Review and photographs by Craig Chisholm.
Sunderland art-rockers, Field Music, returned to Aberdeen after a 9 year hiatus to play to a receptive crowd at The Tunnels on Carnegie Brae. Having released their 8th studio album – Flat White Moon – last April the band would have been relieved to finally get the show on the road in support of it, with this date being the opening night of a full UK tour.
First up, however, was local musician Steven Milne.
The Little Kicks frontman was drafted in early that afternoon after original support act – Galaxians – were unable to perform.
Milne is at pains to point out this is his first live appearance in 19 months. Coupled with the late call up, it could have proved to be a recipe for disaster.
However, he is nothing but naturally talented and that talent shone through in his solo performance.
Sitting behind a keyboard, he was captivating and engrossing as he ran through a set of Little Kicks tracks and a cover version of The Blue Nile’s ‘Tinseltown in the Rain’.
And it’s a credit to his song writing skills that his own material more than held its own even beside the sublime Blue Nile track.
A new Little Kicks album is due for April and should be on everyone’s shopping lists.
Brothers Peter and David Brewis have released 8 albums in the last 16 years under the moniker Field Music and tonight’s gig showcases songs across that time span.
Swapping roles between vocals / guitar and drums, there’s a real chemistry and understanding between the two siblings.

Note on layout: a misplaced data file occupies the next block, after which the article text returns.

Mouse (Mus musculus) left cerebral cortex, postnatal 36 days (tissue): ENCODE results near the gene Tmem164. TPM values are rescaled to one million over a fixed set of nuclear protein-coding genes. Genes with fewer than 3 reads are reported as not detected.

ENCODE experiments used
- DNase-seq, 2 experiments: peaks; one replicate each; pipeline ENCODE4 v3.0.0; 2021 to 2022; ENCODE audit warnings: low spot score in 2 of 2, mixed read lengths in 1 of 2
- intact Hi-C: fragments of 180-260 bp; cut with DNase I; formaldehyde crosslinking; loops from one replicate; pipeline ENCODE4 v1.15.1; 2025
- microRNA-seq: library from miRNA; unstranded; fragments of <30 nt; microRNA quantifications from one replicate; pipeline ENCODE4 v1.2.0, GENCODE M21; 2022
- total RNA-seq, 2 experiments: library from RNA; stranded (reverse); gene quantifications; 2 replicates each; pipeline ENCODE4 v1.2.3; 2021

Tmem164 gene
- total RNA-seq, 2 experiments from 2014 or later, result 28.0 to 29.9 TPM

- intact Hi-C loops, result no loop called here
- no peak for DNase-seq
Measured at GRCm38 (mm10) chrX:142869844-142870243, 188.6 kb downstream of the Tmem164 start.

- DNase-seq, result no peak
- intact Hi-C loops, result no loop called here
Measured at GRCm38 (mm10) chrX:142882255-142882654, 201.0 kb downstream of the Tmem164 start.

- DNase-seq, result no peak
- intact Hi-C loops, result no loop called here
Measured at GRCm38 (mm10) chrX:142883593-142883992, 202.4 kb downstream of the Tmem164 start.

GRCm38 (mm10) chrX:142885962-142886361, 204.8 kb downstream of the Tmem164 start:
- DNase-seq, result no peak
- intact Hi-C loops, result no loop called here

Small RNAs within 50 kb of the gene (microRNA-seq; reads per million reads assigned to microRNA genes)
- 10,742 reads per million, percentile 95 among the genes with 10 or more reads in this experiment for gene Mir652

The music, the humour – it’s all interchangeable and on the same level between and during tracks. They’re the anti-Gallagher’s in that respect – brothers in music with no friction or individual ambition tearing them apart.
But that’s where the comparison begins and ends – the Brewis brother’s music isn’t steeped in conservative, classic rock, like Noel and Liam are, but in art-rock futurism and forward thinking of bands such as Talking Heads or Scritti Politti.
The set itself leans heavily on the recently released ‘Flat White Moon’ but there’s a dive into their back catalogue, with tracks such as ‘A House is not a Home’ and ‘(I Keep Thinking) About a New Thing’ given an airing.
The late, great musical genius Prince once tweeted their track ‘The Noisy Days Are Over’ without comment to his millions of followers – and that says a lot.
If anyone could recognise good music, you’d expect it from someone like him.
And the crowd recognise it tonight – it’s a magnificent set that has them clapping enthusiastically and begging for more.
After a good few years without a visit North to the Granite City, it was a joy to see them here again – hopefully they return sooner than later.